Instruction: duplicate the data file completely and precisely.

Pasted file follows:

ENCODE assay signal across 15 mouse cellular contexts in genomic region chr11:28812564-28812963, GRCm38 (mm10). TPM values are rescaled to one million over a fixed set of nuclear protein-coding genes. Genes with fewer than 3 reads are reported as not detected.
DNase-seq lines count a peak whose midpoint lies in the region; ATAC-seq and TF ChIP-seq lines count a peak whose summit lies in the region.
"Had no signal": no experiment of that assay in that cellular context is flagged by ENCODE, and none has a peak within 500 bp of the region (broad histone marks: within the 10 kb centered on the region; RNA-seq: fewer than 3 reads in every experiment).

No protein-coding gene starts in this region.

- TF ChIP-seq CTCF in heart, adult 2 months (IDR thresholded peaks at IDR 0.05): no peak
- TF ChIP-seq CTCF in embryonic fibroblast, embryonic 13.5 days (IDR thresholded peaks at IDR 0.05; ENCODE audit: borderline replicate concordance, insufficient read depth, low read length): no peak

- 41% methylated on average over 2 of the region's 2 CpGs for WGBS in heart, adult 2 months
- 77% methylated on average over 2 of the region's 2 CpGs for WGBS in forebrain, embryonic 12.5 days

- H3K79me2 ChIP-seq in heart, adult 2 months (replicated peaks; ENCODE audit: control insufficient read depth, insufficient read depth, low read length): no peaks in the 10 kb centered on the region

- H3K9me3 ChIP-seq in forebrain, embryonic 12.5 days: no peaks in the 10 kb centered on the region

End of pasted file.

ENCODE assay signal across 15 mouse cellular contexts in genomic region chr11:28812564-28812963, GRCm38 (mm10). TPM values are rescaled to one million over a fixed set of nuclear protein-coding genes. Genes with fewer than 3 reads are reported as not detected.
DNase-seq lines count a peak whose midpoint lies in the region; ATAC-seq and TF ChIP-seq lines count a peak whose summit lies in the region.
"Had no signal": no experiment of that assay in that cellular context is flagged by ENCODE, and none has a peak within 500 bp of the region (broad histone marks: within the 10 kb centered on the region; RNA-seq: fewer than 3 reads in every experiment).

No protein-coding gene starts in this region.

- TF ChIP-seq CTCF in heart, adult 2 months (IDR thresholded peaks at IDR 0.05): no peak
- TF ChIP-seq CTCF in embryonic fibroblast, embryonic 13.5 days (IDR thresholded peaks at IDR 0.05; ENCODE audit: borderline replicate concordance, insufficient read depth, low read length): no peak

- 41% methylated on average over 2 of the region's 2 CpGs for WGBS in heart, adult 2 months
- 77% methylated on average over 2 of the region's 2 CpGs for WGBS in forebrain, embryonic 12.5 days

- H3K79me2 ChIP-seq in heart, adult 2 months (replicated peaks; ENCODE audit: control insufficient read depth, insufficient read depth, low read length): no peaks in the 10 kb centered on the region

- H3K9me3 ChIP-seq in forebrain, embryonic 12.5 days: no peaks in the 10 kb centered on the region